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Caught, as we are, in the midst of this pandemic, we find we must adapt; the way we used to do things is no longer entirely valid. Social distancing, wearing our masks, and being cognizant of what and who we touch are very much the norm now. Being aware of these conditions, the current production opening Burning Coal Theatre Company's 24th season, A Hundred Words for Snow, by Tatty Hennessy, works around these conditions and, much to our surprise, makes them work for the show.
First, one must be made aware that what we are about to see is nothing like anything we have seen before. First and foremost, "what we have come to see" doesn't meet the definition. For the major portion of this 75-minute show, what we see is nothing at all.
Burning Coal redefines just what is "intimate" theatre with this production. Mindful of the pandemic, patrons are brought into the theater one at a time, and each is shown to his or her seat. No one can fail to be aware of the fact that there are only four patrons allowed for each show. While these precautions are all within the parameters of pandemic operations, they are also an integral part of "prepping" each quartet for what we are about to witness. I use that word purposefully; what we actually see is only a small portion of the production. Fairly quickly into the show, as we are instructed just prior to the curtain going up, each patron dons a second mask. This mask is similar to a sleeping mask; we are plunged into darkness. Our eyes now covered, we must use only our ears for most of the show. There is method to this madness: using only our ears to understand what is happening, we are forced to "see" our protagonist's journey in our mind's eye. This is a far richer pallet than any Burning Coal might have created on stage.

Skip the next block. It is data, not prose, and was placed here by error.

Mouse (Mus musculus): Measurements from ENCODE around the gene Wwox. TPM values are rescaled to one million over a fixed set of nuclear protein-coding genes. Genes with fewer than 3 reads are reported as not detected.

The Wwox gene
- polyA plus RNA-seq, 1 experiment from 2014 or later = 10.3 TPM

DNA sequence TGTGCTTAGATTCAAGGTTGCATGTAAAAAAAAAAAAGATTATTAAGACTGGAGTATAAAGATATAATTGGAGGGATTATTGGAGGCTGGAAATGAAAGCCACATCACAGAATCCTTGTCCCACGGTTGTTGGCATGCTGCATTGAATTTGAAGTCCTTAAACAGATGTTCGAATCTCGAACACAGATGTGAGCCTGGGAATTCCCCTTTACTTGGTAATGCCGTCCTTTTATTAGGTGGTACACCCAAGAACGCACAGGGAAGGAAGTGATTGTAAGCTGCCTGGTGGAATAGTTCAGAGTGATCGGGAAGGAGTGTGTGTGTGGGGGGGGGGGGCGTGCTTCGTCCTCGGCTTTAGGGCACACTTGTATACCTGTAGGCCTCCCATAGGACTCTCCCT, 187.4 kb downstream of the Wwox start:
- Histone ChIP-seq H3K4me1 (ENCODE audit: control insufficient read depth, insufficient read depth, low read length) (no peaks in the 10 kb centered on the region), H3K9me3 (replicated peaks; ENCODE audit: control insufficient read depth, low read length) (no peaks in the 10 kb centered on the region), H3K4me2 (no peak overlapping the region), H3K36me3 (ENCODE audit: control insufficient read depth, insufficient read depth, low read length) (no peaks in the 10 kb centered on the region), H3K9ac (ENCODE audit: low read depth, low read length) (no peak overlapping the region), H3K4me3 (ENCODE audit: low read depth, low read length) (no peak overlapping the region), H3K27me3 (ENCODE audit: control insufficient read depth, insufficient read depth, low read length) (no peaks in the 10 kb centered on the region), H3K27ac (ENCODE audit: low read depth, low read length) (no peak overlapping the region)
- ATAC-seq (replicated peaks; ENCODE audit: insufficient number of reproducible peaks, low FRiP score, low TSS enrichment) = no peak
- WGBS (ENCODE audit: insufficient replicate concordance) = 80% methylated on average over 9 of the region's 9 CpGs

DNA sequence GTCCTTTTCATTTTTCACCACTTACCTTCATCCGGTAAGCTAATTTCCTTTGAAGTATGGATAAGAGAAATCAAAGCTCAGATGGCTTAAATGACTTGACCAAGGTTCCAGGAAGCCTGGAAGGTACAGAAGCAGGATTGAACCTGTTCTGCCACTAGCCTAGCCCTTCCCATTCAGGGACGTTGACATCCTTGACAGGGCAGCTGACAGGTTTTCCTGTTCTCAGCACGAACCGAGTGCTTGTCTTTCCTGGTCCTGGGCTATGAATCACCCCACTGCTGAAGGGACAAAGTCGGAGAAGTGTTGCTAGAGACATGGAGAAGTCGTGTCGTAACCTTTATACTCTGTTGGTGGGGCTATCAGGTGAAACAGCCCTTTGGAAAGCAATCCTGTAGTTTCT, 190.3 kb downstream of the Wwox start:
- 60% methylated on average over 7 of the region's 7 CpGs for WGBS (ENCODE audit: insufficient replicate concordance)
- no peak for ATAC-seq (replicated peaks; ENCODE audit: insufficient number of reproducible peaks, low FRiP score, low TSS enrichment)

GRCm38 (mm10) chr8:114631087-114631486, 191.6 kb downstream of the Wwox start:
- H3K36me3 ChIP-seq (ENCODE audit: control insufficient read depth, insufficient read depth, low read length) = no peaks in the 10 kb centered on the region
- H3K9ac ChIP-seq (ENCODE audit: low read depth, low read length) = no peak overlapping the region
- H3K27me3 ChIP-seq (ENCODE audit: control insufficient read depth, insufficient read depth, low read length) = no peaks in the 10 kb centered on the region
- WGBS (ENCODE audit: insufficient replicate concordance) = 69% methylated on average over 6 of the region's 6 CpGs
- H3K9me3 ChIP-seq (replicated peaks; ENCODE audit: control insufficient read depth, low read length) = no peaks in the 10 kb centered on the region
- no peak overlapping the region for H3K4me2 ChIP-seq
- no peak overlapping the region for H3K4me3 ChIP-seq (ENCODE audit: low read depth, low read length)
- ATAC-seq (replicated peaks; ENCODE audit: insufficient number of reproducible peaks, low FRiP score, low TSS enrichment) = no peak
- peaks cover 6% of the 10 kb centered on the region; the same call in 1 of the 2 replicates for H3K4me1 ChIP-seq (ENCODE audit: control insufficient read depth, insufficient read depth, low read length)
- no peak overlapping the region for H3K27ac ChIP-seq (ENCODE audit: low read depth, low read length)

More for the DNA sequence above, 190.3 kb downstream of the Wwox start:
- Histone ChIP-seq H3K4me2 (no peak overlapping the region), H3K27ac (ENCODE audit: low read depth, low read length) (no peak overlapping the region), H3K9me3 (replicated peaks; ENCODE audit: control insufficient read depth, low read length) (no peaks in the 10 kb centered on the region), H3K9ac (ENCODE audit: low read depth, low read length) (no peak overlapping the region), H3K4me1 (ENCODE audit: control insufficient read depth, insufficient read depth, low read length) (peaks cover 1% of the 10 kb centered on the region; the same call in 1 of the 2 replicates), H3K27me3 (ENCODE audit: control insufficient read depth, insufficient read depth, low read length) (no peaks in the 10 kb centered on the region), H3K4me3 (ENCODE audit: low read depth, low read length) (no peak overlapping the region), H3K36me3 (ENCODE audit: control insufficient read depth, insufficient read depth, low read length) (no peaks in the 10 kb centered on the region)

Snow is a one-woman show. Our conductor on this journey is a precocious young high school student. She is the only child of a dynamic and creative father and a mother who lives in her husband's shadow. Further, the show begins immediately after her father's funeral (he was killed by a freak car accident as he was walking home from class).
Burning Coal uses two different actresses, performing alternately, to present Snow: Laura Lillian Barrett and Kimmy Fiorentino, despite being young actors, have rather long pedigrees, including shows for Burning Coal, under their belts. The show my quartet witnessed was the 9:30 performance opening night. For this production, Fiorentino was our star to guide us through our journey.
Our guide is named Aurora, but please don't call her that. She's Rory, just Rory. Aurora is not the name one would associate with this little dynamo of a high school student. Rory, just 15, is a fast talker, open, and very much her father's child. While her father was in fact a geography teacher, he was both to himself and his daughter an explorer. And the place uppermost in his mind to explore, as so many have tried before him, is the North Pole. But what Rory doesn't discover until after he has passed is that her father, who promised her the two of them would someday soon go to the North Pole, had actually planned out the entire trip and scheduled it for next year. She learns this from reading his journal, which she finds on the desk in his study the afternoon of his funeral.